Just for that moment, they’re unsure about the closeness, and then SANDRY BINDS THEM WITH KINDNESS. Excuse me while I remain utterly inconsolable over here.
It’s through this union that the four of them break through the barrier that the entirety of Winding Circle’s mage population was unable to touch. Each of them uses their unique abilities to discover a flaw in the design, but then they join together to destroy it. And it’s so fascinating to me how fluid this is. They know when to work as one and when to split off. Even when they do split off, they are constantly aware of what’s going on around them, eager to find anything they can do to weaken the pirate force. Briar focuses on stopping the forces heading towards the shore, and Daja busily disassembles numerous ships by pulling metal parts out of them.
What’s unspoken about all of this until it’s explicitly mentioned in Tris’s POV, though, is death. Daja is killing people, as are Sandry and Briar. They’re much more used to death. But Tris isn’t. This is still so new and scary to her, and yet, she channels her rage and fury at the flagship, and… christ, y’all.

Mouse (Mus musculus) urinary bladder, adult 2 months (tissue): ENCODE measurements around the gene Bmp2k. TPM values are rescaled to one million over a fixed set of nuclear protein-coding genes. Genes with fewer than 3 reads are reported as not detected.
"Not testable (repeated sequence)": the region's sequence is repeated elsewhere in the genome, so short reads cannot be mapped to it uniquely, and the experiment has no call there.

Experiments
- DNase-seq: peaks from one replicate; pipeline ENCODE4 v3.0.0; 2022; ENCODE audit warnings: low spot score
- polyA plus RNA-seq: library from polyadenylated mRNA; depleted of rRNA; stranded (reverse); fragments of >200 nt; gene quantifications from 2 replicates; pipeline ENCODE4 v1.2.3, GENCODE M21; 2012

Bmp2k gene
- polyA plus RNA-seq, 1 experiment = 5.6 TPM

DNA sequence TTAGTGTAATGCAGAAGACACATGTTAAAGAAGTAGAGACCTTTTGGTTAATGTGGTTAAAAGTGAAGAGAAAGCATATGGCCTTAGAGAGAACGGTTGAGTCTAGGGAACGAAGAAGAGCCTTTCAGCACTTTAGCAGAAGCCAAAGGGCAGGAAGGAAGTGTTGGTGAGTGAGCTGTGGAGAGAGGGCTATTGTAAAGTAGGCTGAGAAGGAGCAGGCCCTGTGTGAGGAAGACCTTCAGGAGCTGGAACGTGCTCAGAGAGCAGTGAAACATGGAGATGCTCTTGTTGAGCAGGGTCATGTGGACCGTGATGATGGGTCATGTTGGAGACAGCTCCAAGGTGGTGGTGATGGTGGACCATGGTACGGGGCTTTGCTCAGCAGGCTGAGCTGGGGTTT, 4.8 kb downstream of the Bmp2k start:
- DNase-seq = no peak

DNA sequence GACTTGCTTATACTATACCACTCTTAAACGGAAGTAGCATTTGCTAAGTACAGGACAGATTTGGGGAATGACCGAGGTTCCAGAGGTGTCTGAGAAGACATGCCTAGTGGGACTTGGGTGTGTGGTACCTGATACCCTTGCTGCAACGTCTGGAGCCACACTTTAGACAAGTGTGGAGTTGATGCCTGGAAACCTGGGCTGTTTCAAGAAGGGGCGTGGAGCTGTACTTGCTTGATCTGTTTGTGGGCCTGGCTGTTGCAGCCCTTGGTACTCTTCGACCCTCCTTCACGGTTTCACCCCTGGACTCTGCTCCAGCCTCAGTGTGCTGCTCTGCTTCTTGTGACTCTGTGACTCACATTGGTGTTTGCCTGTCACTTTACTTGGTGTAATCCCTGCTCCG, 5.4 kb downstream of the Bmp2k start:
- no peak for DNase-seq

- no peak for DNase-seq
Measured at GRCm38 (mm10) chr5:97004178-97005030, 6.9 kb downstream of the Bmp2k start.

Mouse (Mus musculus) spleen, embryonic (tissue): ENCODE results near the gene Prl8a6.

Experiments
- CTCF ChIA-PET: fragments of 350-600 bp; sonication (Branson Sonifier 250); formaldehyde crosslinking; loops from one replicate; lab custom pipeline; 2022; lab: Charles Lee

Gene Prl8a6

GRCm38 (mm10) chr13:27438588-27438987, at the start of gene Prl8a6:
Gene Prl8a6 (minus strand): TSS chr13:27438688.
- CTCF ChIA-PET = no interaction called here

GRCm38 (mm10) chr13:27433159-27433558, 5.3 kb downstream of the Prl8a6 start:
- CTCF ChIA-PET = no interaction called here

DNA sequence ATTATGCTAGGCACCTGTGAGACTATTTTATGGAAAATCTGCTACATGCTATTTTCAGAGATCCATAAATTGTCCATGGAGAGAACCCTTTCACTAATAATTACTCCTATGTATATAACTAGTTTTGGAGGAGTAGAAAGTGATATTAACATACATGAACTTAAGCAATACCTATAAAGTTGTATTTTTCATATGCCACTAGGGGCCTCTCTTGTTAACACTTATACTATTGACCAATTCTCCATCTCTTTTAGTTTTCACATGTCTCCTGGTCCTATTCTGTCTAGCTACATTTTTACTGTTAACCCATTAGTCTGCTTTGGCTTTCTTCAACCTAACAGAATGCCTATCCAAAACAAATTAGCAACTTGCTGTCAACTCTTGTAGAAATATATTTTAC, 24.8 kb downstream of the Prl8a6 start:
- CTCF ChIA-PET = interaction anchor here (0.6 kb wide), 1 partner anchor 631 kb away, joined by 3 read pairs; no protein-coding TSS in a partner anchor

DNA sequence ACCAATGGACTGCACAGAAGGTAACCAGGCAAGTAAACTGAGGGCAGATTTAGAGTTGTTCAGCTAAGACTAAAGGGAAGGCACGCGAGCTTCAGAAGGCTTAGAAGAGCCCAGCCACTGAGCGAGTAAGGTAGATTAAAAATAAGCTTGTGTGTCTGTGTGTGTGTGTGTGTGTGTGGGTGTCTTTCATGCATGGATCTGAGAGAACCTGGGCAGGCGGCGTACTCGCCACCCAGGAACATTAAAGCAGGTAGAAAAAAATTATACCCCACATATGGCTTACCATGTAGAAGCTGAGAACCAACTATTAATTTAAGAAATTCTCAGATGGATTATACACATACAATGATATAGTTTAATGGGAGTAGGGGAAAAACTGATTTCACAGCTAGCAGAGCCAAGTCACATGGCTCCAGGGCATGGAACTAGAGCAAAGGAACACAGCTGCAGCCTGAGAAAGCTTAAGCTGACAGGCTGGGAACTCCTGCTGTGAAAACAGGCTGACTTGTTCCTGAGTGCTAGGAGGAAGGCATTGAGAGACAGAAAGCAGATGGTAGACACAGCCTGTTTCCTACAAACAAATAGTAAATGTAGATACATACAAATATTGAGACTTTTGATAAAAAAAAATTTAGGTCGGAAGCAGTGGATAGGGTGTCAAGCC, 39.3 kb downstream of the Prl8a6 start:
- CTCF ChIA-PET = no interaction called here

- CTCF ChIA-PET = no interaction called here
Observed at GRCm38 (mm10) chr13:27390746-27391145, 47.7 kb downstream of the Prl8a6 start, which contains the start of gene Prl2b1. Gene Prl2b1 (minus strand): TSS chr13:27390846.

The ship blew up in a spray of flame and smoke. Tris flinched, though her magical body couldn’t be hurt by flying debris. Burning corpses flew by, making her quail. Chunks of burning wood and red-hot metal rained down; sails caught fire. A length of flaming mast speared a lesser galley, crunching through its aftercastle. That ship exploded.
Tris did this. She did it without any hesitation. Holy shit.
The original text contains use of the word “mad.”